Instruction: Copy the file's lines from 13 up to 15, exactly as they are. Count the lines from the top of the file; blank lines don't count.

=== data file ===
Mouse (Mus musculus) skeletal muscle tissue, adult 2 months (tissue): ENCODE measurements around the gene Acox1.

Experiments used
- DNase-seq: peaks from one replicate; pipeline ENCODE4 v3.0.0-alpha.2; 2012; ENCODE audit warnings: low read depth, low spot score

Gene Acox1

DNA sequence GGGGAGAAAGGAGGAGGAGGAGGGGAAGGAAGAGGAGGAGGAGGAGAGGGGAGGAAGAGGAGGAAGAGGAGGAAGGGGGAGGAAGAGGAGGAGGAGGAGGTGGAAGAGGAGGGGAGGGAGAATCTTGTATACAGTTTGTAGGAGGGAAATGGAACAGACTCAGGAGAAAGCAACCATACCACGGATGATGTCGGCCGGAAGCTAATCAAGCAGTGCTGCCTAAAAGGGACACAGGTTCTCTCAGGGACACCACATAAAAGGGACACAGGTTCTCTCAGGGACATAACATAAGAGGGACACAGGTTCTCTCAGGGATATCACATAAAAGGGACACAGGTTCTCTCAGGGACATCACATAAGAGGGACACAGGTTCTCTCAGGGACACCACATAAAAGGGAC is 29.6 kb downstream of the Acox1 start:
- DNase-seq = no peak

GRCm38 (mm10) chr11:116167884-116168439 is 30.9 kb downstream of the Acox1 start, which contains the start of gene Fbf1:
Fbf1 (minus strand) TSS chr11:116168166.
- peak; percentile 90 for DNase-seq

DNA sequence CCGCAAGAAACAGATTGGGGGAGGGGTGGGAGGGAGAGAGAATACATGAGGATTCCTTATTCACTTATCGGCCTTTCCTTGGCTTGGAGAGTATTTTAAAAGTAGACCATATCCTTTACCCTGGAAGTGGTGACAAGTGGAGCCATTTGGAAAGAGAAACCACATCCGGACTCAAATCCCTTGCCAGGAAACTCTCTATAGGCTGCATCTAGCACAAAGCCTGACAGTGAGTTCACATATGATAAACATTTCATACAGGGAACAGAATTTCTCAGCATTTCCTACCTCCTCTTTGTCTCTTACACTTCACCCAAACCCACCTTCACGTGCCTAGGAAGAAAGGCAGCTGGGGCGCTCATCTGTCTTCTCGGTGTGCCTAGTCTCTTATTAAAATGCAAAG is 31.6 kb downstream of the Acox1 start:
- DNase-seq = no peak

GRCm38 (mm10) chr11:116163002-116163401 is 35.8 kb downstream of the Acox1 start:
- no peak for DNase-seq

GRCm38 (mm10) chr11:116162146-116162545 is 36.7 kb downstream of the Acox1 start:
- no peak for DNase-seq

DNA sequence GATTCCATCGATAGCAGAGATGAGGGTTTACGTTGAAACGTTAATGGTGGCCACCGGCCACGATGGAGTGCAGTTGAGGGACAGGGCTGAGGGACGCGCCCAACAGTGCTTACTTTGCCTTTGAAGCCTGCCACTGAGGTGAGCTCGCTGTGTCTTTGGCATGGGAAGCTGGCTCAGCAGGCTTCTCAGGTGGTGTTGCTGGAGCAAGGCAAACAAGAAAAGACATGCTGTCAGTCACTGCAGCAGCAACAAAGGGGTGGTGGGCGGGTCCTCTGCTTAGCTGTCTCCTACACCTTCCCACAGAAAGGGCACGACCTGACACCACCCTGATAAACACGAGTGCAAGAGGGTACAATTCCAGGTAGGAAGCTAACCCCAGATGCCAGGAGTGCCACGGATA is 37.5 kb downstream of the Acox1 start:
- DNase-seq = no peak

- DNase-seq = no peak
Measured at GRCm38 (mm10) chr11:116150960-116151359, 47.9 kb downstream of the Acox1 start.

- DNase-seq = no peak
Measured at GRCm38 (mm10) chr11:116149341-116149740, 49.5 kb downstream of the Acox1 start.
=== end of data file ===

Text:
- no peak for DNase-seq

GRCm38 (mm10) chr11:116162146-116162545 is 36.7 kb downstream of the Acox1 start:
- no peak for DNase-seq